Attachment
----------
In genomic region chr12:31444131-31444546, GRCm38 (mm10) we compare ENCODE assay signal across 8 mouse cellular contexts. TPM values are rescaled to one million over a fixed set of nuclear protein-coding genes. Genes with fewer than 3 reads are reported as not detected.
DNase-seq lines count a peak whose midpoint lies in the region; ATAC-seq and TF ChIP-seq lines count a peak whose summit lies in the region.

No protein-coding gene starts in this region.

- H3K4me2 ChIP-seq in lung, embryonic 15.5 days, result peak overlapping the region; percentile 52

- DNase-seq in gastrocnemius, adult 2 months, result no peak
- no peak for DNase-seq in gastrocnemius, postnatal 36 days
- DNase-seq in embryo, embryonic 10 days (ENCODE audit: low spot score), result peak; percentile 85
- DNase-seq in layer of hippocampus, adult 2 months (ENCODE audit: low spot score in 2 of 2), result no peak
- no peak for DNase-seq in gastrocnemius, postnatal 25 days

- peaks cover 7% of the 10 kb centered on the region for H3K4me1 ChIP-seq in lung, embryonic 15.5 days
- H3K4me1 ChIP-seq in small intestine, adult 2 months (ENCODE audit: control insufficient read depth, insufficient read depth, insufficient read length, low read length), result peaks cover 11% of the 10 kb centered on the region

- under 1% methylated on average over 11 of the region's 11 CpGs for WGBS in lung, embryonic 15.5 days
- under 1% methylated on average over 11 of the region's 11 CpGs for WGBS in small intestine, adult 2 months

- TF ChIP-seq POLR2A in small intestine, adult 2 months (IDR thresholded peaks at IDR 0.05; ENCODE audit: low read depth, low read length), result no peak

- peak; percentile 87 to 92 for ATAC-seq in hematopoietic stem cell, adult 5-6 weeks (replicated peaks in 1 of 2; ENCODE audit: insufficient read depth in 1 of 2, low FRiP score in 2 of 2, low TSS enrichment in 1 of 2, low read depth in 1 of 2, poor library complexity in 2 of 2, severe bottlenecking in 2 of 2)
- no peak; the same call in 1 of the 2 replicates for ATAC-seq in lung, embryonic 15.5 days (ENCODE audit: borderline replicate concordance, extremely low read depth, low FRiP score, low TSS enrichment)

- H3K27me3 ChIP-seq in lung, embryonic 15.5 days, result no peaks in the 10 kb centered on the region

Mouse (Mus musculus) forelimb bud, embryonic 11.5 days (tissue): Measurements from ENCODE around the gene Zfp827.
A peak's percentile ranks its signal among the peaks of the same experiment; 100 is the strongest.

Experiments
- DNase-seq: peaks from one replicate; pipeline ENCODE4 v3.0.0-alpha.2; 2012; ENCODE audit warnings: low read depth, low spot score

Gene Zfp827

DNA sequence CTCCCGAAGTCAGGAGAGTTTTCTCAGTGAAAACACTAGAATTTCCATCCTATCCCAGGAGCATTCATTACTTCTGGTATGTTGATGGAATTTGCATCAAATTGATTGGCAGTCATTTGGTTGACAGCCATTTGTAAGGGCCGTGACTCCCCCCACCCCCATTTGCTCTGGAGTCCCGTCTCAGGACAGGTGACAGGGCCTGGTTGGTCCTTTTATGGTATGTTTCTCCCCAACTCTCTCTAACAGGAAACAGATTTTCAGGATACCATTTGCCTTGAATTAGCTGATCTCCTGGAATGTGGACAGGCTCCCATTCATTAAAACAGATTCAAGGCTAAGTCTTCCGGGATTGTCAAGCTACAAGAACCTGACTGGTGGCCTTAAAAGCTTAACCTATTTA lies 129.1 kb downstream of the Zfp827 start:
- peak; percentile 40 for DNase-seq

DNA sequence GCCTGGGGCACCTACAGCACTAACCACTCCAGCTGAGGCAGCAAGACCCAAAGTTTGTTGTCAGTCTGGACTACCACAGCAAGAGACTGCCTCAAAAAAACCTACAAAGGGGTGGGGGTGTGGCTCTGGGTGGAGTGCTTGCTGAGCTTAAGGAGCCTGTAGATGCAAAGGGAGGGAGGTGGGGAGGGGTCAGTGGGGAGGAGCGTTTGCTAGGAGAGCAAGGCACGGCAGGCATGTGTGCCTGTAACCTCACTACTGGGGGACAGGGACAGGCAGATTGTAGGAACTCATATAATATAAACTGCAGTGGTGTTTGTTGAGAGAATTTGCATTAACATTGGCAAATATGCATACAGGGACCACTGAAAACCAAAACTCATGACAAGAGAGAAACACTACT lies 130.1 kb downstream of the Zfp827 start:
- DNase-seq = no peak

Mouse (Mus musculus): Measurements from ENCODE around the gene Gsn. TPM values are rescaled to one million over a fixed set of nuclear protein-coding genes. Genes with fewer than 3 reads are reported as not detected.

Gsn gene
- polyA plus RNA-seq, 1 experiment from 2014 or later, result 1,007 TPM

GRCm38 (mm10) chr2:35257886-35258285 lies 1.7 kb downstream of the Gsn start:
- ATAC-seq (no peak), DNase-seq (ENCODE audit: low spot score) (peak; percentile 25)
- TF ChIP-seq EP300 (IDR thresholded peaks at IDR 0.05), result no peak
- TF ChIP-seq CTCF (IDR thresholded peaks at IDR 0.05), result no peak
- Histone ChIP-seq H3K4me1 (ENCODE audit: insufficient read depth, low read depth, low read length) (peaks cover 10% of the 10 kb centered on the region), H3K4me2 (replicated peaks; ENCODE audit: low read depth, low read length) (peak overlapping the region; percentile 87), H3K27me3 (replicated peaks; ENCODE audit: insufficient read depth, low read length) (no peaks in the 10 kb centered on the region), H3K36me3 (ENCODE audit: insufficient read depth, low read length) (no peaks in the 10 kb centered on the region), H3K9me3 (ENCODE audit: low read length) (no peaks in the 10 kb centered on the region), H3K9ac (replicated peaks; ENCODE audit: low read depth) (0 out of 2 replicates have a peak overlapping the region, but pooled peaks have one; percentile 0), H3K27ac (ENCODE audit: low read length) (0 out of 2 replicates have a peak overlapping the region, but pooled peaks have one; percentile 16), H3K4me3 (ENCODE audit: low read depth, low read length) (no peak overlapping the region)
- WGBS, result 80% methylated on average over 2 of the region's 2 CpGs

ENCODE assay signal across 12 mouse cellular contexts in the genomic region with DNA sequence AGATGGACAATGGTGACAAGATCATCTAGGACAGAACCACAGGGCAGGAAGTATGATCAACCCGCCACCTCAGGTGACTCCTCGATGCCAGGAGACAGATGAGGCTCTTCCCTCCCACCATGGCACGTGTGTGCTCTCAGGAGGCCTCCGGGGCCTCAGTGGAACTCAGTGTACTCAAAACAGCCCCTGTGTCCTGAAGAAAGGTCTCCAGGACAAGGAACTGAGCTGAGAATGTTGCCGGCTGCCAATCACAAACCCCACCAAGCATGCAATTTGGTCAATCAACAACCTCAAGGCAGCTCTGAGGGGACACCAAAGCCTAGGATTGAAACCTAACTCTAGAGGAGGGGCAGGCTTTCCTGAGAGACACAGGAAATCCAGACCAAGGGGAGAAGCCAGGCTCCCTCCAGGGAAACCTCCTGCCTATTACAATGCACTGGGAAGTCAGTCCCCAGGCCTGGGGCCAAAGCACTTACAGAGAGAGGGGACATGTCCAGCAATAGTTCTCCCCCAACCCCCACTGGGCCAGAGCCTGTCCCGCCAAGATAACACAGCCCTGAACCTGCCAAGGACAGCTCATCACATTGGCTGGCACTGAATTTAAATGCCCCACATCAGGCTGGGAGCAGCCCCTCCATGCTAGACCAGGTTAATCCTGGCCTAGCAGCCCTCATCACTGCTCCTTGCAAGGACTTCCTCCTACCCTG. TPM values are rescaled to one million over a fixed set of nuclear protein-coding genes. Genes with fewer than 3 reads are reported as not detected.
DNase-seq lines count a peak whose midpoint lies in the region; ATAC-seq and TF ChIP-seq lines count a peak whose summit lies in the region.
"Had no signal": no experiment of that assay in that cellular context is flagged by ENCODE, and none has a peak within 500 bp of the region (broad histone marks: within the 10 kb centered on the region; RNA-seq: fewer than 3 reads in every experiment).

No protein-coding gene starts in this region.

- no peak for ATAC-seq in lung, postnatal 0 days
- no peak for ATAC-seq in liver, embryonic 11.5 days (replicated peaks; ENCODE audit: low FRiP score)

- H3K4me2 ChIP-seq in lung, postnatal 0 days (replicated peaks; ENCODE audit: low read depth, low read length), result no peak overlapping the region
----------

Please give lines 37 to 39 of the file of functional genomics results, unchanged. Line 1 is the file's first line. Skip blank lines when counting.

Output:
DNase-seq lines count a peak whose midpoint lies in the region; ATAC-seq and TF ChIP-seq lines count a peak whose summit lies in the region.
"Had no signal": no experiment of that assay in that cellular context is flagged by ENCODE, and none has a peak within 500 bp of the region (broad histone marks: within the 10 kb centered on the region; RNA-seq: fewer than 3 reads in every experiment).

No protein-coding gene starts in this region.